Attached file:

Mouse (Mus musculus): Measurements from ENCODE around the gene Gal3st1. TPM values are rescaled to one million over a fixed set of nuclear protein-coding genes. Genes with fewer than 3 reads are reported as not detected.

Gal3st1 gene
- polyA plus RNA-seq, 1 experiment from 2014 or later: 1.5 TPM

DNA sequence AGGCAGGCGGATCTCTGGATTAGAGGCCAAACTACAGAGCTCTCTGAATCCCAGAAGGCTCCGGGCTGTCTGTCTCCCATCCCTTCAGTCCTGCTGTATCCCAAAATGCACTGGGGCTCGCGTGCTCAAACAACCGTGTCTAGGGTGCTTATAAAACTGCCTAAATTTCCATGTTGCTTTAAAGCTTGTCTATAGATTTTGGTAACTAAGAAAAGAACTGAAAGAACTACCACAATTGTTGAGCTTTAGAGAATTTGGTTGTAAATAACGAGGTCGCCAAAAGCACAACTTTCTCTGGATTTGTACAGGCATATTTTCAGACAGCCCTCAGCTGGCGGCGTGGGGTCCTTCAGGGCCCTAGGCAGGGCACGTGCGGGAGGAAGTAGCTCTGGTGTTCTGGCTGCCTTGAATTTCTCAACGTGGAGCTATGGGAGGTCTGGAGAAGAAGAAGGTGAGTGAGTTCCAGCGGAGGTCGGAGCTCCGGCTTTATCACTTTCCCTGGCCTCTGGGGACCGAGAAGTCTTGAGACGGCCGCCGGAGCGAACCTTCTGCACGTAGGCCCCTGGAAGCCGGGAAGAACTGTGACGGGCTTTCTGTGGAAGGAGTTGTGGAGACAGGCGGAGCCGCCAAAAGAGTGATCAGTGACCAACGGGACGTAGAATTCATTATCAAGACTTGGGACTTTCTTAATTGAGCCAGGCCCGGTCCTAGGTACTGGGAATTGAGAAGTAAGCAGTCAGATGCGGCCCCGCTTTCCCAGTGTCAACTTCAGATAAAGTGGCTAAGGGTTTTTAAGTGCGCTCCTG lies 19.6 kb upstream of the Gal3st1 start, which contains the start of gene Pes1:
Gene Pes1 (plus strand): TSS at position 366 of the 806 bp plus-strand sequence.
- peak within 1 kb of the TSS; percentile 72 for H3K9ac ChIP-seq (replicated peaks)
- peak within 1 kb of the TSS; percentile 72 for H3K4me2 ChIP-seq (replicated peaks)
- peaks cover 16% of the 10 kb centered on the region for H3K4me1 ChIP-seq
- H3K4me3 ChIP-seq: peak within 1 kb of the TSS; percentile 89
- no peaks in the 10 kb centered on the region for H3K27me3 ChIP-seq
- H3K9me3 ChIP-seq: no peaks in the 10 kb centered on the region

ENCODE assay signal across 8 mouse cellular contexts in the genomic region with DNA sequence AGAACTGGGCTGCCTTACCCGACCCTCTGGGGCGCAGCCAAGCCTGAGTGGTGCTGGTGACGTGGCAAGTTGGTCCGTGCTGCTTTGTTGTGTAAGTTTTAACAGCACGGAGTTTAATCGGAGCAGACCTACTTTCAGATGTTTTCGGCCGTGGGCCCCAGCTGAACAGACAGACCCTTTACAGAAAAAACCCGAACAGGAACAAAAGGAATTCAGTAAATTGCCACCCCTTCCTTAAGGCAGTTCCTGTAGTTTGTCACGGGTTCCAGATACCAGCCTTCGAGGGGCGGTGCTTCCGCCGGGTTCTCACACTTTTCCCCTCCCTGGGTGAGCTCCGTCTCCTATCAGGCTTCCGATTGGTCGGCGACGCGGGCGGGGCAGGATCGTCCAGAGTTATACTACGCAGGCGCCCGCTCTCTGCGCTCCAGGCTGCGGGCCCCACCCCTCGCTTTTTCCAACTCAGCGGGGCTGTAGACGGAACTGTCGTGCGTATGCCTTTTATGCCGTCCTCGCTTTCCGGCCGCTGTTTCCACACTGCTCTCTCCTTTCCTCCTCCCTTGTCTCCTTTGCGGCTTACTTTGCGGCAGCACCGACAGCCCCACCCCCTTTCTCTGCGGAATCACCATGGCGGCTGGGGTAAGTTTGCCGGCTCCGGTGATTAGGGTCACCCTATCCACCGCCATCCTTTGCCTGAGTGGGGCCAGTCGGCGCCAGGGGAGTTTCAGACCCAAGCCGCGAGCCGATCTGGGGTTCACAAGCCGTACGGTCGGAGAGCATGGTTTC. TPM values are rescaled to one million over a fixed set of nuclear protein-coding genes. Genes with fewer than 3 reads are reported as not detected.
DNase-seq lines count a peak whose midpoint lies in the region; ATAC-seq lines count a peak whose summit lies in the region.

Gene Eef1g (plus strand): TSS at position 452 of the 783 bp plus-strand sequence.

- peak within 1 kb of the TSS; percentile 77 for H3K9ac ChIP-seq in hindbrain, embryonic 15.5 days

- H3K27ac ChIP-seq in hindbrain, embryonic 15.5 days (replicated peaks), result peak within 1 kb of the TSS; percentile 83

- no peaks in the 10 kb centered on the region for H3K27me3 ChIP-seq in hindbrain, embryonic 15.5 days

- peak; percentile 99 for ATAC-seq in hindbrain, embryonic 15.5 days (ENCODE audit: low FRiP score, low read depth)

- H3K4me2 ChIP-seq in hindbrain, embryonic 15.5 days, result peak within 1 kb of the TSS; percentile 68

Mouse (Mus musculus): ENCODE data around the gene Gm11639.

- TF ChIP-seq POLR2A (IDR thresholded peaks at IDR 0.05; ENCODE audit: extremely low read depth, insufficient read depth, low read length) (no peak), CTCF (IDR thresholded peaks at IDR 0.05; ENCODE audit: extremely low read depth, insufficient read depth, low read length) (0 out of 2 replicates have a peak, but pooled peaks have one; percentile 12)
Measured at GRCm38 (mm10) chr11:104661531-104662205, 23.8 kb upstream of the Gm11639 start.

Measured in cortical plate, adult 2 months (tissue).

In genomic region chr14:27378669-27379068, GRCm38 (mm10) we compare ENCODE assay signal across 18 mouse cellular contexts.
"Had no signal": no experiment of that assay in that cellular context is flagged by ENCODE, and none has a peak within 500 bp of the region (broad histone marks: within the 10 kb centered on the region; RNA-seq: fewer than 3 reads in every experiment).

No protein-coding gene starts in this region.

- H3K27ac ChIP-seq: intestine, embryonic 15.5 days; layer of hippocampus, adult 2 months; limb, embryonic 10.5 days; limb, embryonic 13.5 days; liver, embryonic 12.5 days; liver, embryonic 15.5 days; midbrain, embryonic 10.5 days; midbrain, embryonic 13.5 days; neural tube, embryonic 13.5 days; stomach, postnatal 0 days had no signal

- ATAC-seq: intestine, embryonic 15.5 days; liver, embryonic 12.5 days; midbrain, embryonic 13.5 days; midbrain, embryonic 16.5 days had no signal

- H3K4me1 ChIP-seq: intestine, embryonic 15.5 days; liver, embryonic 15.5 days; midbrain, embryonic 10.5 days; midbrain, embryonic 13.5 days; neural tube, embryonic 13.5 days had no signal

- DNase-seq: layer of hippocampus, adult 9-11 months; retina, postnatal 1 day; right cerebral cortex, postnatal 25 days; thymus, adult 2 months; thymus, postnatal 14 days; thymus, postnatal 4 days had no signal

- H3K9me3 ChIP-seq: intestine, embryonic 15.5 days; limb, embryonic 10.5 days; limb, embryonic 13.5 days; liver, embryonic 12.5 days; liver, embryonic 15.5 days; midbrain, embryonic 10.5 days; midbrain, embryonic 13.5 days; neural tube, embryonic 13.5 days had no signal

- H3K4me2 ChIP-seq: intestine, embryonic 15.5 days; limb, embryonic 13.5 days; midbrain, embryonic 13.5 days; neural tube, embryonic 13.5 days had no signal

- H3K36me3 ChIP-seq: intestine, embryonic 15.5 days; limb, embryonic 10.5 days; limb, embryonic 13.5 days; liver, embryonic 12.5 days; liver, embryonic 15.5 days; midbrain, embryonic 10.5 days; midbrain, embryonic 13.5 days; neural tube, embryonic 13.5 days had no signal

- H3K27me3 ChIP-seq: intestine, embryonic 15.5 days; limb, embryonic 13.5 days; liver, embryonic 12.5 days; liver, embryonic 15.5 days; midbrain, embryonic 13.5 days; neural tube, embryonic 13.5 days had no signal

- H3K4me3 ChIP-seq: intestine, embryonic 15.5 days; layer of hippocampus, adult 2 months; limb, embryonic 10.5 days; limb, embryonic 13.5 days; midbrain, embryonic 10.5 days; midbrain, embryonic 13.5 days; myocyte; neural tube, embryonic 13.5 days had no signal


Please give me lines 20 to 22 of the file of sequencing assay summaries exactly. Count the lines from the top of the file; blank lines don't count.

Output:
Mouse (Mus musculus): ENCODE data around the gene Gm11639.

- TF ChIP-seq POLR2A (IDR thresholded peaks at IDR 0.05; ENCODE audit: extremely low read depth, insufficient read depth, low read length) (no peak), CTCF (IDR thresholded peaks at IDR 0.05; ENCODE audit: extremely low read depth, insufficient read depth, low read length) (0 out of 2 replicates have a peak, but pooled peaks have one; percentile 12)
Measured at GRCm38 (mm10) chr11:104661531-104662205, 23.8 kb upstream of the Gm11639 start.